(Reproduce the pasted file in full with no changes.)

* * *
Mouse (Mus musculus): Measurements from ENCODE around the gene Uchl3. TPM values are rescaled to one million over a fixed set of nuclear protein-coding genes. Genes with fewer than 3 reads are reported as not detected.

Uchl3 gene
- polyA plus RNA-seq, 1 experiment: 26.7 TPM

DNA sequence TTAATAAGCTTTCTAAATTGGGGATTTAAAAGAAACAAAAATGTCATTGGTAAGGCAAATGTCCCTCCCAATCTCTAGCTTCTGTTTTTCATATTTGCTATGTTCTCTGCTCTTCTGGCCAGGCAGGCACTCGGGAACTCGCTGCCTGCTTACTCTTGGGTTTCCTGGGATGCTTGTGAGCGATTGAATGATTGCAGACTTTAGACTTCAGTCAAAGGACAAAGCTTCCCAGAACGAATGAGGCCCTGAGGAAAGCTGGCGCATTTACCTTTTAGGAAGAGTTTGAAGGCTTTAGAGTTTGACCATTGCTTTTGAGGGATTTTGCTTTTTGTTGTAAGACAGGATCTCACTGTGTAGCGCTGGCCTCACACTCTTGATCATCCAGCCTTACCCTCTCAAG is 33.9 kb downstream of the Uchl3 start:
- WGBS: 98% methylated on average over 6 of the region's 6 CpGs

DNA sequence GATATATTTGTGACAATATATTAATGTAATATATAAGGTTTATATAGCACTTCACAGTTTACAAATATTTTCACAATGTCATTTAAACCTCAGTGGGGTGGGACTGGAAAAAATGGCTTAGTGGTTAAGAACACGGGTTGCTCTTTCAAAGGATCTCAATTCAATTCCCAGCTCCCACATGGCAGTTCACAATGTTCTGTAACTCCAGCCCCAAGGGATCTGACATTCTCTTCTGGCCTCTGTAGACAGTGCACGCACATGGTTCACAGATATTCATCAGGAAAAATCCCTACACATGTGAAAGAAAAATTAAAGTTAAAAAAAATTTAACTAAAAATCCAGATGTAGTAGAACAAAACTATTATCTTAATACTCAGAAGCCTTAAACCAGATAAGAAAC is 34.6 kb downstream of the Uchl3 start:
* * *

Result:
Mouse (Mus musculus): Measurements from ENCODE around the gene Uchl3. TPM values are rescaled to one million over a fixed set of nuclear protein-coding genes. Genes with fewer than 3 reads are reported as not detected.

Uchl3 gene
- polyA plus RNA-seq, 1 experiment: 26.7 TPM

DNA sequence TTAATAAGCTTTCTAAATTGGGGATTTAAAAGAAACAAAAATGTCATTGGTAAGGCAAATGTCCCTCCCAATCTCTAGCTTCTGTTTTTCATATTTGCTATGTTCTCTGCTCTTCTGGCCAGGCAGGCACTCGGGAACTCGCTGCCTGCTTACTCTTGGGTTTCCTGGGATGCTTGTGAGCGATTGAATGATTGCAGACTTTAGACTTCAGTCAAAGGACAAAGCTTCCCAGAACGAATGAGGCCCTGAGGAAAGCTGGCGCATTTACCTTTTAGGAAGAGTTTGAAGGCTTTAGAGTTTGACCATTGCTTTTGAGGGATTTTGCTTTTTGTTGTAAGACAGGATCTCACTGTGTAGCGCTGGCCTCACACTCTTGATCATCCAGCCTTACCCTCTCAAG is 33.9 kb downstream of the Uchl3 start:
- WGBS: 98% methylated on average over 6 of the region's 6 CpGs

DNA sequence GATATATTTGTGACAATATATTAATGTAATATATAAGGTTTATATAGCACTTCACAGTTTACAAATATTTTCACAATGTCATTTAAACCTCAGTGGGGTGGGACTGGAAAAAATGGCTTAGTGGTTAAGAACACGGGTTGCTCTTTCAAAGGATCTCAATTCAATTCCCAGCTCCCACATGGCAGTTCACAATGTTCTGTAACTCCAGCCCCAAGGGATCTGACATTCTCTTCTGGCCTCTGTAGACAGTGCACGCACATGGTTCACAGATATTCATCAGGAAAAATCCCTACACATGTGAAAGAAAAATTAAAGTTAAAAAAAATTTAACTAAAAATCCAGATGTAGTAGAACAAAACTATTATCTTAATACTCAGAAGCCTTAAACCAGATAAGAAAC is 34.6 kb downstream of the Uchl3 start: